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non-relationships

Remember that time I kept bringing up my ex, and how in “love” I was? Oh, like, here and here. Well, even though I still believe he should be considered an EX, I’m embarrassed to finally admit to myself that the “relationship” was never nearly as serious as I believed it to be at the time. And by “never nearly” I mean like not at all.

I can count on one hand the number of times I actually SAW the Ex in the year that we, for lack of a better term, dated. Four weekends, to be specific, not counting the two weeks we spent abroad as part of a group. That and sporadic Gchat convos on the order of a few lines several times a week for a year. As for phone calls, they were so rare that I actually felt OVER THE MOON when we had like-for-real conversations chatting on the phone. Why did I think this was a relationship and that it had the potential to become something real??

Even though I feel like a fool for having made up something in my mind that was clearly a dead-end fling or whatever it was, I can only breathe a sigh of relief that it’s over, and that I didn’t do something completely inane like move to the city where he lives. And, I’m happy to report that the fauxmance was definitely a case of temporary mind-cloudedness; I’ve met several interesting guys in the last few months that I’m enjoying just getting to know, without like, pretend-dating them.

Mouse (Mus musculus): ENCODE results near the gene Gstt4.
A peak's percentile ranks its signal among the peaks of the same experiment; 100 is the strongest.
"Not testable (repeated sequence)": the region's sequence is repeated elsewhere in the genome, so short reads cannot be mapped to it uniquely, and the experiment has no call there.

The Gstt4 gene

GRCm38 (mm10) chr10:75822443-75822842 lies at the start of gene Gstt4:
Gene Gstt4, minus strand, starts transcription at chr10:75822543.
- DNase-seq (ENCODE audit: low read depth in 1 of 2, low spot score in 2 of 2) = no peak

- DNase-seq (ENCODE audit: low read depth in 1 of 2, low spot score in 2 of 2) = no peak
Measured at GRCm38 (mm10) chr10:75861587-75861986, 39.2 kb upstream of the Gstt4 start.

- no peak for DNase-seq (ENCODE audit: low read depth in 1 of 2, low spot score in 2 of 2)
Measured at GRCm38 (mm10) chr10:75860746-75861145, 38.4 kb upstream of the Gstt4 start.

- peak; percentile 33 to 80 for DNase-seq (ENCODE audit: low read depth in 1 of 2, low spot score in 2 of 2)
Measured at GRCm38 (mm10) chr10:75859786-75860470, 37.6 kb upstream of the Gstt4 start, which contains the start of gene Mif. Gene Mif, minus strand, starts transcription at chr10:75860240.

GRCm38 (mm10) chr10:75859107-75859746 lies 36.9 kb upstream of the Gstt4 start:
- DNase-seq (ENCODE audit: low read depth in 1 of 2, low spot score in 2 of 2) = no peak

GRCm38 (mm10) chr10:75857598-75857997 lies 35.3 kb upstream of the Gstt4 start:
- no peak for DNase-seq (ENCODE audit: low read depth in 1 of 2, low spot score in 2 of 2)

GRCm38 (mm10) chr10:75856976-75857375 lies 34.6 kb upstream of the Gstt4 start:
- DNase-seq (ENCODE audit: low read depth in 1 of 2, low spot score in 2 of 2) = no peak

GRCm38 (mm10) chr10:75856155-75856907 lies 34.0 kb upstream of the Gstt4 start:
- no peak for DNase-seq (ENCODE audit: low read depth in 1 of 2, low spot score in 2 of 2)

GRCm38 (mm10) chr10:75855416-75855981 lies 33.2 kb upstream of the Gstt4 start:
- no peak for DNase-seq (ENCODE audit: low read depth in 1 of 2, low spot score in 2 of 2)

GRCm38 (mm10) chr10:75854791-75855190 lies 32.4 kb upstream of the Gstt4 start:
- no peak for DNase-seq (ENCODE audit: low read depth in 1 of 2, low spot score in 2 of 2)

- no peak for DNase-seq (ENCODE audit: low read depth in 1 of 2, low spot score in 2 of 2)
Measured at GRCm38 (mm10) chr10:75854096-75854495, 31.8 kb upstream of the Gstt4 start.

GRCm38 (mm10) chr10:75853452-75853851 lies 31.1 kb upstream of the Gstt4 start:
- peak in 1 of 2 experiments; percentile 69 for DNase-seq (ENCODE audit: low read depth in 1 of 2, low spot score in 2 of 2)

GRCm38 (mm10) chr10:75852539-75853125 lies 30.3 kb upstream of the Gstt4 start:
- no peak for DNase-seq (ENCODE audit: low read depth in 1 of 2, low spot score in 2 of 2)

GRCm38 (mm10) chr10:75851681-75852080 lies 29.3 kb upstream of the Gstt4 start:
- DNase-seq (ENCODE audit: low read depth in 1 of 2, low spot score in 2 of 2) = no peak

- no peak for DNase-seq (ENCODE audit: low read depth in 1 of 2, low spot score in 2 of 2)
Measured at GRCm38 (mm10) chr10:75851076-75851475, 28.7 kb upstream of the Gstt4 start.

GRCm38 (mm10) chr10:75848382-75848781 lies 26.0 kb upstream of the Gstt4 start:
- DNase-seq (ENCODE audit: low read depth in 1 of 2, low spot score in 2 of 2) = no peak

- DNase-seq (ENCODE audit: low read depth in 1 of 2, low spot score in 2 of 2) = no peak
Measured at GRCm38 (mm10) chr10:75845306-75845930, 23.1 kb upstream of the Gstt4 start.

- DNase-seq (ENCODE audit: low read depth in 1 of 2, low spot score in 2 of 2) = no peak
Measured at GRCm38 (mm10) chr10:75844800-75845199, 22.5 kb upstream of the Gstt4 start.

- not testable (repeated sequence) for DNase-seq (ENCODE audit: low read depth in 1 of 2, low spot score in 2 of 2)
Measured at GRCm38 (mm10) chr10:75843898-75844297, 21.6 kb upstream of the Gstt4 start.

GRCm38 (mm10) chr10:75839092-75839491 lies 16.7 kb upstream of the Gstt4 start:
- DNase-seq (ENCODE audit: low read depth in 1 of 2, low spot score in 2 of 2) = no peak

Have you ever tricked yourself into thinking a casual relationship was something more? Tell me!

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To say that at 28 years old I’ve learned not to waste time on a guy who’s not clear in his interest and not actively pursuing me would be COMPLETELY true. As in, I’ve totally learned that lesson. Put it into practice? Umm…

Yeah, so there’s no point trying to pretend I’ve not sunk to the depths of patheticness when it comes to this guy. (He’s not even worth a cute nickname. Jerk.) We’ve been off and on for over a year now, but it’s definitely time to pull the plug. Because, this last time, he made actual plans with me for this weekend (we don’t live in the same state and he travels a lot for work, so advance planning is a necessity). Three weeks pass, not a single word. No response to two in-the-meantime texts I sent. (I SEE YOU LOGGED IN TO SKYPE!)

“Let me know that you’re still coming!” I wrote in a very pleasant, very passive-aggressive email. Because, you know, weekend guests need to be planned for. Food bought. Place cleaned. Work schedule adjusted for airport-picking-up.

No response.

Four days later, beginning of this week, my Saving-Face-Email (still pleasant, even more passive aggressive): “Hey, since I didn’t hear from you I need to assume you’re not coming, because now I don’t have enough time to get ready. Too bad! :(” (Sad face is the ULTIMATE in this one-sided exchange’s passive aggression.)

NO RESPONSE.